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Posted: 11/3/2009 7:42:30 AM EST
[Last Edit: 11/3/2009 7:55:10 AM EST by ChinoUSMC]


I've just realized that I haven't seen any fireflies this year, nor the year before that I can remember.

Several years ago, they used to cover the woods with its impressive light show near dusk.

This past summer (and with the heat in Oct, still feels like summer here in N. Tampa) I did not see one glow from any firefly.

Anybody else notice this or have a similar problem?

Link Posted: 11/3/2009 7:43:56 AM EST
saw plenty of them this year in upstate NY
Link Posted: 11/3/2009 7:44:44 AM EST
I used to live in Illionis growing up and they lit up the backyard every night. I then moved to Michigan and now live in Texas. I haven't seen them since leaving Illionis in 2001.
Link Posted: 11/3/2009 7:45:19 AM EST
Have not seen any in St Pete or Orlando.
Link Posted: 11/3/2009 7:45:28 AM EST
We had a bunch this year in central VA. I had heard that they were slowly dying out, but you wouldn't have known it around here.
Link Posted: 11/3/2009 7:46:04 AM EST
Saw a huge number in NOVA and PA.
Link Posted: 11/3/2009 7:46:11 AM EST
Saw more bees, hummingbirds, fireflies, and bluejays around my area than I have in years.
Link Posted: 11/3/2009 7:48:37 AM EST
[Last Edit: 11/3/2009 7:53:13 AM EST by ChinoUSMC]


Well, maybe it's just my area then. I live about 40mi north of Tampa and in the middle of nowhere. Used to be plentiful, but not a single firefly has lit off in my area.

Maybe they moved to a different location or died off.


Link Posted: 11/3/2009 7:52:32 AM EST
[Last Edit: 11/3/2009 7:52:51 AM EST by hourglassing]
They have been hunted to near-extinction by the demands of the War on Terror for glowsticks.
Link Posted: 11/3/2009 7:53:05 AM EST
I saw very few in KY this year. Unusual, since we're usually overrun with them.
Link Posted: 11/3/2009 7:57:40 AM EST
It's the cell phones!!! Same as with the honey bees.

Seriously, I have been seeing them while in the woods this year. I even heard a whiporwill and a few bobwhite quail. Seems that there were a lot more when I was a kid.
Link Posted: 11/3/2009 7:59:43 AM EST
Originally Posted By hourglassing:
They have been hunted to near-extinction by the demands of the War on Terror for glowsticks.


bwhahahaha


nice one




fwiw- they're like unicorns....figments of your imagination- try to catch one you'll see- next thing you know it's 20 feet further in front of you.... they don't really exist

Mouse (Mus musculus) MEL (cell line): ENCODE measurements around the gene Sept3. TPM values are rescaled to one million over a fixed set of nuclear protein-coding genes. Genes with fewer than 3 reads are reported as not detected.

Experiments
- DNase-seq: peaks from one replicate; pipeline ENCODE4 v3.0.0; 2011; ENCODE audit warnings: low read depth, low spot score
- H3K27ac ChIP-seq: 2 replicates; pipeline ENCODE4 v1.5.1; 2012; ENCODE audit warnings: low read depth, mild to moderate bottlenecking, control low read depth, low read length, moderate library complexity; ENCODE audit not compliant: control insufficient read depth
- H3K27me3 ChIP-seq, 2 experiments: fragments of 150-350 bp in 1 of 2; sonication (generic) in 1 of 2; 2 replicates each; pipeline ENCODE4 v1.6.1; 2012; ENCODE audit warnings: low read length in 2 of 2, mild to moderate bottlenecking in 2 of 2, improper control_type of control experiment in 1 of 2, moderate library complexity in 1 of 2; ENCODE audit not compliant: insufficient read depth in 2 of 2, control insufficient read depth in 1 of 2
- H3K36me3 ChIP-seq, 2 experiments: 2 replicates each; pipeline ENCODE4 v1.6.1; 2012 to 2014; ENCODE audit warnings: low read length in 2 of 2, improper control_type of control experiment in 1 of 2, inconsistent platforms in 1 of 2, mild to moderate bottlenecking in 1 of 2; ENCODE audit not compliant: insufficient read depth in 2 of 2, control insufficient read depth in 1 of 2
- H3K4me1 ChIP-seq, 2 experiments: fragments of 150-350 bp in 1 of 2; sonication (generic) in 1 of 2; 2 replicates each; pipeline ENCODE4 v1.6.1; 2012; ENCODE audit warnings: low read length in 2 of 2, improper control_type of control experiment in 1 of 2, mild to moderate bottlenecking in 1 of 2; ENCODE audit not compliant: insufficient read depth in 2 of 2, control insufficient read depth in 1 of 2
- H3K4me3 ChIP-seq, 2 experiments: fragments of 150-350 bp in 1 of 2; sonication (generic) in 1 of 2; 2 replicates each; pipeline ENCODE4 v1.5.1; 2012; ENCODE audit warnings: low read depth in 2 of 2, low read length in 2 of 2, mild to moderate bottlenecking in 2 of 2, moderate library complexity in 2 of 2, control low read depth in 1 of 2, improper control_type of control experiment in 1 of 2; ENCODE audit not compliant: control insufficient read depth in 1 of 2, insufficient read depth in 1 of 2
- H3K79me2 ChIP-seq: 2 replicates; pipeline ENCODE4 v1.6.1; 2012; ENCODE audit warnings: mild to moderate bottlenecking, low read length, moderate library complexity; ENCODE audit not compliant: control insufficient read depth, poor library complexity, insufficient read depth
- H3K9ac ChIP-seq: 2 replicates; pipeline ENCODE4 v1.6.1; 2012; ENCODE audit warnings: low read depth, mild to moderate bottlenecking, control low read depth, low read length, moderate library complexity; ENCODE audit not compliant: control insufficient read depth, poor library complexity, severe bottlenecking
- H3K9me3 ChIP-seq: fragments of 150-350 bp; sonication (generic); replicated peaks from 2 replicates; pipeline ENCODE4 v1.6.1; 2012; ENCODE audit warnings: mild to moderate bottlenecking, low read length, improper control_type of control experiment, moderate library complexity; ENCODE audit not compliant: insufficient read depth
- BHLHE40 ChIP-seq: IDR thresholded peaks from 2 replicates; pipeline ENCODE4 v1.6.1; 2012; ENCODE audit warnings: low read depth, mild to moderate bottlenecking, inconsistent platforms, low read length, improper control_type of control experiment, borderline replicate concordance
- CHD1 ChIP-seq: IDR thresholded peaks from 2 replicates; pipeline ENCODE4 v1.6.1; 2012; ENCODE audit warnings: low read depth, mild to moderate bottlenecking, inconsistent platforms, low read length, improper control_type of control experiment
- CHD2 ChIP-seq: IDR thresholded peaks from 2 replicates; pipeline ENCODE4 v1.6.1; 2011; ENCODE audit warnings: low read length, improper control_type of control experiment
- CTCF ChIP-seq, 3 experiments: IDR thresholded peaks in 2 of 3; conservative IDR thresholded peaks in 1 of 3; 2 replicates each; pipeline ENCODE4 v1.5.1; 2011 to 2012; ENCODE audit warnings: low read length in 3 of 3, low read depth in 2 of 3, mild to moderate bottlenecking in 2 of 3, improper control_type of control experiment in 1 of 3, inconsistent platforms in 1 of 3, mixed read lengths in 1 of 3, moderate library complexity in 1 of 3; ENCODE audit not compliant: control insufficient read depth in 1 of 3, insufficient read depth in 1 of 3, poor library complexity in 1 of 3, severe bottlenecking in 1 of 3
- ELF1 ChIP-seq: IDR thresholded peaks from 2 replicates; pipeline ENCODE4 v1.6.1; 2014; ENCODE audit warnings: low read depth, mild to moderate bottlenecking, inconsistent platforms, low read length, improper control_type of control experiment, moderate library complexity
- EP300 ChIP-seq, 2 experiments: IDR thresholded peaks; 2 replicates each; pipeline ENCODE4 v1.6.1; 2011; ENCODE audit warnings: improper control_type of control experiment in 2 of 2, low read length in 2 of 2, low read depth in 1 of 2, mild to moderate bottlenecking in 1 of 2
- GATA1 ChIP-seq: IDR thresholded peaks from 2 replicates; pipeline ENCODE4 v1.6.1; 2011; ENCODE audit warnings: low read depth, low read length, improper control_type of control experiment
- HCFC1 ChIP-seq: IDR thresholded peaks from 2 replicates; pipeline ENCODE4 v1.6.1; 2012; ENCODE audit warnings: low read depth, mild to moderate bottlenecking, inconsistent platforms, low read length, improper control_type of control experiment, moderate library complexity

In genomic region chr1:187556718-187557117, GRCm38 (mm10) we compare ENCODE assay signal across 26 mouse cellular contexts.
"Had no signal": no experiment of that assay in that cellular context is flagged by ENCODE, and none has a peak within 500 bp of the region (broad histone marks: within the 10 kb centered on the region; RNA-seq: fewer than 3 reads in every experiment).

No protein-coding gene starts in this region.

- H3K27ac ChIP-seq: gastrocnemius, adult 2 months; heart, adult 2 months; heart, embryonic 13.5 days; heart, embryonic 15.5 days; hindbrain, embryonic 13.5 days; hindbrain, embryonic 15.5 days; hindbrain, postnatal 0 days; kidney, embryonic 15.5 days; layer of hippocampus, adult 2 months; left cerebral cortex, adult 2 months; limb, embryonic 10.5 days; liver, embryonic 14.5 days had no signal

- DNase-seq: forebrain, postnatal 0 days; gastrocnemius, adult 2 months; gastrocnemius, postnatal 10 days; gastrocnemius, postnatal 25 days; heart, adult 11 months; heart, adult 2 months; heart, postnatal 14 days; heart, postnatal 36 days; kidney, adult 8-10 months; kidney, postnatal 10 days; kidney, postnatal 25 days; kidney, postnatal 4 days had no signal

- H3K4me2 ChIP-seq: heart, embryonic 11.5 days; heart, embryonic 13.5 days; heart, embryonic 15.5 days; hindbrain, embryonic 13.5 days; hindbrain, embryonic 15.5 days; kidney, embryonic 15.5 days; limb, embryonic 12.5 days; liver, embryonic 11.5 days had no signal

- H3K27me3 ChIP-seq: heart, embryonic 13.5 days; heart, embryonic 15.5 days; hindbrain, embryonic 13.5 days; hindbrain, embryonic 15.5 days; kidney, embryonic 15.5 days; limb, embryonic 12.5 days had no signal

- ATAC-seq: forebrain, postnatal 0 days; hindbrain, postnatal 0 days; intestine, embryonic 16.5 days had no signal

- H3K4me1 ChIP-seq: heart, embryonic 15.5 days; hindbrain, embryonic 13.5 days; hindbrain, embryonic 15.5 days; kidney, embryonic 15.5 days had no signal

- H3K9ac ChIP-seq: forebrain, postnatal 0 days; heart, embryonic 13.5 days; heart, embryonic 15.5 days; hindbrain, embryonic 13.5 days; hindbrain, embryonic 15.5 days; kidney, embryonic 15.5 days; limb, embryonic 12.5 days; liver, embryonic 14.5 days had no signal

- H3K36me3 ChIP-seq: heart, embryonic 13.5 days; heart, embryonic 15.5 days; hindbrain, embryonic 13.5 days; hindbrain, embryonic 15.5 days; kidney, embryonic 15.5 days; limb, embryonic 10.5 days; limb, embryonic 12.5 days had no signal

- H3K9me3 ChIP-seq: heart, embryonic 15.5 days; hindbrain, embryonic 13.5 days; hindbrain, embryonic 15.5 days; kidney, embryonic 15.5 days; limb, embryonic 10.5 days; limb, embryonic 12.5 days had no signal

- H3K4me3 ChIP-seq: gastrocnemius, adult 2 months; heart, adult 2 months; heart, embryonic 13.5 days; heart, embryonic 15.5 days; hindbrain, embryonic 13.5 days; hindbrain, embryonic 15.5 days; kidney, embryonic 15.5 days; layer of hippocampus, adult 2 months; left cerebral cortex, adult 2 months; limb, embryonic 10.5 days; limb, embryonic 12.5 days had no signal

Link Posted: 11/3/2009 8:06:03 AM EST
Their mating habits are badly disrupted by ambient light pollution near populated areas.

There are far far more 24 hour light sources now then there was even five years ago.

Something we will just have to deal with I suppose, fortunately we should see some rebound next year. Seeing as how thier main predator (Bats) just saw a 90+ percent of its population in the northeast die.
Link Posted: 11/3/2009 8:14:07 AM EST
Lack of them in East Central FL also...
Link Posted: 11/3/2009 8:15:10 AM EST
Link Posted: 11/3/2009 8:15:52 AM EST
Originally Posted By hourglassing:
They have been hunted to near-extinction by the demands of the War on Terror for glowsticks.


this and the fact we're dealing with Global Warming, which does account for killing off a considerable amount of their overall population, worldwide.....and Al Gore is not very happy about this! maybe we could buy firefly credits? like carbon credits?


Link Posted: 11/3/2009 8:19:36 AM EST
Originally Posted By LoBrau:
We had a bunch this year in central VA. I had heard that they were slowly dying out, but you wouldn't have known it around here.


Yup, here in central VA, they were out in force. Some summer nights, I'd get home and they'd all be sync'd up and flying 2-3 feet off the ground. Pretty cool to watch, like a moving strobe carpet!
Link Posted: 11/3/2009 8:30:32 AM EST
Originally Posted By WGPKlaus:
Originally Posted By hourglassing:
They have been hunted to near-extinction by the demands of the War on Terror for glowsticks.


this and the fact we're dealing with Global Warming, which does account for killing off a considerable amount of their overall population, worldwide.....and Al Gore is not very happy about this! maybe we could buy firefly credits? like carbon credits?

http://1.bp.blogspot.com/_hntojuBOgo0/SNri2nKC7uI/AAAAAAAADjc/mATx0KraOHM/s320/al-gore-fire.jpg


Source?
Link Posted: 11/3/2009 8:36:19 AM EST
More this year than the last 10 years combined here in PA. I guess the mild winter, and all the early rain we had allowed more of the grubs to mature.
Link Posted: 11/3/2009 8:38:41 AM EST
Originally Posted By Maynard:

Originally Posted By Katana16j: